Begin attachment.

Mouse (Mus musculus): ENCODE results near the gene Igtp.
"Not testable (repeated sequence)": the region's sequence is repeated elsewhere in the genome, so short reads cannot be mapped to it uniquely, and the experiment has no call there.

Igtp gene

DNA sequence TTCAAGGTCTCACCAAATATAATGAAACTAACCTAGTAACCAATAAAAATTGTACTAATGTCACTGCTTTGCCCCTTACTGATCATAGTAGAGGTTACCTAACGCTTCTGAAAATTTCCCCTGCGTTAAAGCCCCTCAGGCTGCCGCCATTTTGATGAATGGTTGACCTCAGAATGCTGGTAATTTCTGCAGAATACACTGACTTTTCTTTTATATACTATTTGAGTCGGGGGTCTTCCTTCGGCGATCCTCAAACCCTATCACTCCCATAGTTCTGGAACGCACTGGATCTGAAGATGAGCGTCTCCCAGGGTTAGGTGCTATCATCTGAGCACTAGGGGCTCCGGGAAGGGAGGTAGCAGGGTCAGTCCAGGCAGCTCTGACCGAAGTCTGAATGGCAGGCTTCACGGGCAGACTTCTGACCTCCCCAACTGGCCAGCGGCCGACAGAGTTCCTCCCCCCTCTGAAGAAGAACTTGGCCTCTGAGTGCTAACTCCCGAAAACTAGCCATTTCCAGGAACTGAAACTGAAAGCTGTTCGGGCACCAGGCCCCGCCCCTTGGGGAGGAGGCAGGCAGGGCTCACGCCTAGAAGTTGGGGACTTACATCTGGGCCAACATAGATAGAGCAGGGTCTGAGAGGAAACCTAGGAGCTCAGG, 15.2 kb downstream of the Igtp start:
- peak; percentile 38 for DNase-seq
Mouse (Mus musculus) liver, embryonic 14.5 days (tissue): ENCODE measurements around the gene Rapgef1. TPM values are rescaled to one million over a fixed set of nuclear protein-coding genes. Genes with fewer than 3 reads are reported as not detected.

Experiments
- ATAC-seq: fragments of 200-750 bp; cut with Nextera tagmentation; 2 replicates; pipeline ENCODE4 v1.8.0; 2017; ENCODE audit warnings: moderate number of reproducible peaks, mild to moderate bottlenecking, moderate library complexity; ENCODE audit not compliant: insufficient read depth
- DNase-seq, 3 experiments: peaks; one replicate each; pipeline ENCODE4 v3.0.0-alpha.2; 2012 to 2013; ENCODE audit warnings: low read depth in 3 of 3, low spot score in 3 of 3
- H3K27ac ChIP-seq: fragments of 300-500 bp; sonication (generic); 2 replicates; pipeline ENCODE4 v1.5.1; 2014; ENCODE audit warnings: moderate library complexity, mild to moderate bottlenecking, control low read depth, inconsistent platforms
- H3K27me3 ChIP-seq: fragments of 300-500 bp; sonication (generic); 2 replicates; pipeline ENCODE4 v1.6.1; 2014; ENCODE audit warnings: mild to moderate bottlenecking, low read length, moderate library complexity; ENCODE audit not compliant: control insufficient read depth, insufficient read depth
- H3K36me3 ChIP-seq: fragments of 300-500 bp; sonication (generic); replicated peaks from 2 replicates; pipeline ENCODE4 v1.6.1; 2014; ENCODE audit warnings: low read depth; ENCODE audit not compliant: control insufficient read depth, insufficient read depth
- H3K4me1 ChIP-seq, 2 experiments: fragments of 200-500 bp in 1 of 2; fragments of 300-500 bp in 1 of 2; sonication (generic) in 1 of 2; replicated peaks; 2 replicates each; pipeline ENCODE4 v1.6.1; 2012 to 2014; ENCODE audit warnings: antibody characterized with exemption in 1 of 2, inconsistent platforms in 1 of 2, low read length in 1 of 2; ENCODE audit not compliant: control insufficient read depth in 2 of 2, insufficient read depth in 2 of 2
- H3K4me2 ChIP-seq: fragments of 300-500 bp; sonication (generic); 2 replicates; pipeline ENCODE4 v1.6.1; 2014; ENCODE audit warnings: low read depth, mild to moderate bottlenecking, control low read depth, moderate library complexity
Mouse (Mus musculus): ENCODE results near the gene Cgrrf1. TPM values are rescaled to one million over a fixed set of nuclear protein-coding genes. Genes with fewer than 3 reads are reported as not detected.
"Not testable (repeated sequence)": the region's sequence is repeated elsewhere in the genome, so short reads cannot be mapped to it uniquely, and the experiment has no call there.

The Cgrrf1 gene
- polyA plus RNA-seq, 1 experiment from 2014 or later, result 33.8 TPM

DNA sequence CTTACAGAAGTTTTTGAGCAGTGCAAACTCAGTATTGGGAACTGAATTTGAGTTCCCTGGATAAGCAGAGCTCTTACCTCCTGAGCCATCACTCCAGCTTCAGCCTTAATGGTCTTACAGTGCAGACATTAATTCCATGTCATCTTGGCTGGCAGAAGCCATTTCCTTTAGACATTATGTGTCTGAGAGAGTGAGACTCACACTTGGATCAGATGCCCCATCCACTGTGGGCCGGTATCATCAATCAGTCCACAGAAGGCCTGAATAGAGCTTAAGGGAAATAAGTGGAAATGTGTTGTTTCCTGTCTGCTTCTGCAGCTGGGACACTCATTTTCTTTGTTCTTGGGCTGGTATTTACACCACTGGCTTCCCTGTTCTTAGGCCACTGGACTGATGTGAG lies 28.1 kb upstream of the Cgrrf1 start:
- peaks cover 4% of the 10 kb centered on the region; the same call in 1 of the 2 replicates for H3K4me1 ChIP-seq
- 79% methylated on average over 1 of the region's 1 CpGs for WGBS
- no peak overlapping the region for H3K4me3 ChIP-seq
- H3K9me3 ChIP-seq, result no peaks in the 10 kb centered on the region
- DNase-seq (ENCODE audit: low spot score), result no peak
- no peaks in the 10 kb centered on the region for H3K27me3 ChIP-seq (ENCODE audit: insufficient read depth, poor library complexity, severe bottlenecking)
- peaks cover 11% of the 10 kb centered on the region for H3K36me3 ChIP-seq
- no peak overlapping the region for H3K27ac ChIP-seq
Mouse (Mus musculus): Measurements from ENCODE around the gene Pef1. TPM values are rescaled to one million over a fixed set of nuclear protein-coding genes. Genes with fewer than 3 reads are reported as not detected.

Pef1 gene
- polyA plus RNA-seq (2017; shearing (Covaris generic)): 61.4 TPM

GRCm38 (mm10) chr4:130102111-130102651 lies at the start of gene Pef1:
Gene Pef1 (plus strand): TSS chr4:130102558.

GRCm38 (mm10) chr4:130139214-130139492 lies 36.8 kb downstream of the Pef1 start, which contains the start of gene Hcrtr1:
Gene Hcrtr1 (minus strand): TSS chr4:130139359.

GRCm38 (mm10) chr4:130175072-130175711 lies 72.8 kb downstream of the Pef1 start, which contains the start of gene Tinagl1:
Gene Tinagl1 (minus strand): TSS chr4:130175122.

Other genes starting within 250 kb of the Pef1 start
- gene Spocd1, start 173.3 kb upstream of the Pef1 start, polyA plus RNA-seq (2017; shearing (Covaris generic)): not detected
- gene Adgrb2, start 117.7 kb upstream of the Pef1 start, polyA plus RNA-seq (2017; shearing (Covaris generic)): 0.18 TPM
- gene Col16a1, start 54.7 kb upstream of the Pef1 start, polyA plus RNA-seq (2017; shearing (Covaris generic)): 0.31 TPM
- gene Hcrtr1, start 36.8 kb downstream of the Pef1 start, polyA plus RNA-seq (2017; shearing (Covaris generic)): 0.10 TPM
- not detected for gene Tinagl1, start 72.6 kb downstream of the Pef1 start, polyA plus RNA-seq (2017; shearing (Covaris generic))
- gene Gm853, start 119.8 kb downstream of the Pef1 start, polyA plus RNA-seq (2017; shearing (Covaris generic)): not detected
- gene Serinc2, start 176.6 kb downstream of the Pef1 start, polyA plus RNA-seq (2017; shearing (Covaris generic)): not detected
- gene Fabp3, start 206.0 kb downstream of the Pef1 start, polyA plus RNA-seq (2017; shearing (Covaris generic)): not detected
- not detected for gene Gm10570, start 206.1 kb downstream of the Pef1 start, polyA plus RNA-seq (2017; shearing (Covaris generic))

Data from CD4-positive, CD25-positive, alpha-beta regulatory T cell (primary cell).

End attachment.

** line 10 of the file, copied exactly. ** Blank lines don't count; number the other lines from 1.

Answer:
- H3K27ac ChIP-seq: fragments of 300-500 bp; sonication (generic); 2 replicates; pipeline ENCODE4 v1.5.1; 2014; ENCODE audit warnings: moderate library complexity, mild to moderate bottlenecking, control low read depth, inconsistent platforms